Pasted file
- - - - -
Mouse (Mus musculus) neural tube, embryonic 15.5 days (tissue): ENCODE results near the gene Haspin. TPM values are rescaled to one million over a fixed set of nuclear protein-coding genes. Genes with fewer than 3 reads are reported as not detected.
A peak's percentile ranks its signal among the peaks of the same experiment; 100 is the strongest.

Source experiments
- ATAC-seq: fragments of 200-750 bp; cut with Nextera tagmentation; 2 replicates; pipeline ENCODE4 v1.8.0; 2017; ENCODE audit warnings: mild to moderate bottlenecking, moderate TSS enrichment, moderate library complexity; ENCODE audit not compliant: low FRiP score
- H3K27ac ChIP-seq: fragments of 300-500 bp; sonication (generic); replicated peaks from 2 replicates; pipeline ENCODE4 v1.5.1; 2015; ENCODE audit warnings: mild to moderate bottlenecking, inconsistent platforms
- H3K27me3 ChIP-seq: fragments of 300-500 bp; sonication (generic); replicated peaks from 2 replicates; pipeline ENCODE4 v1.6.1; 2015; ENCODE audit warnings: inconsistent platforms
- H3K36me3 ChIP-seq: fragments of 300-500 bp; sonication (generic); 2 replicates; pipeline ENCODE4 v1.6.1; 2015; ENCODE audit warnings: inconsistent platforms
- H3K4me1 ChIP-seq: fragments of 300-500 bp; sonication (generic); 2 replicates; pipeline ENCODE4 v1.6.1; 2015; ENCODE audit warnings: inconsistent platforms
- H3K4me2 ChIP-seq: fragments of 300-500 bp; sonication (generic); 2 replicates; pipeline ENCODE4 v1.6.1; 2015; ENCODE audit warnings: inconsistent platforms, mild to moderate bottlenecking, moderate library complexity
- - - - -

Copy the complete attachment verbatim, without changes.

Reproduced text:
Mouse (Mus musculus) neural tube, embryonic 15.5 days (tissue): ENCODE results near the gene Haspin. TPM values are rescaled to one million over a fixed set of nuclear protein-coding genes. Genes with fewer than 3 reads are reported as not detected.
A peak's percentile ranks its signal among the peaks of the same experiment; 100 is the strongest.

Source experiments
- ATAC-seq: fragments of 200-750 bp; cut with Nextera tagmentation; 2 replicates; pipeline ENCODE4 v1.8.0; 2017; ENCODE audit warnings: mild to moderate bottlenecking, moderate TSS enrichment, moderate library complexity; ENCODE audit not compliant: low FRiP score
- H3K27ac ChIP-seq: fragments of 300-500 bp; sonication (generic); replicated peaks from 2 replicates; pipeline ENCODE4 v1.5.1; 2015; ENCODE audit warnings: mild to moderate bottlenecking, inconsistent platforms
- H3K27me3 ChIP-seq: fragments of 300-500 bp; sonication (generic); replicated peaks from 2 replicates; pipeline ENCODE4 v1.6.1; 2015; ENCODE audit warnings: inconsistent platforms
- H3K36me3 ChIP-seq: fragments of 300-500 bp; sonication (generic); 2 replicates; pipeline ENCODE4 v1.6.1; 2015; ENCODE audit warnings: inconsistent platforms
- H3K4me1 ChIP-seq: fragments of 300-500 bp; sonication (generic); 2 replicates; pipeline ENCODE4 v1.6.1; 2015; ENCODE audit warnings: inconsistent platforms
- H3K4me2 ChIP-seq: fragments of 300-500 bp; sonication (generic); 2 replicates; pipeline ENCODE4 v1.6.1; 2015; ENCODE audit warnings: inconsistent platforms, mild to moderate bottlenecking, moderate library complexity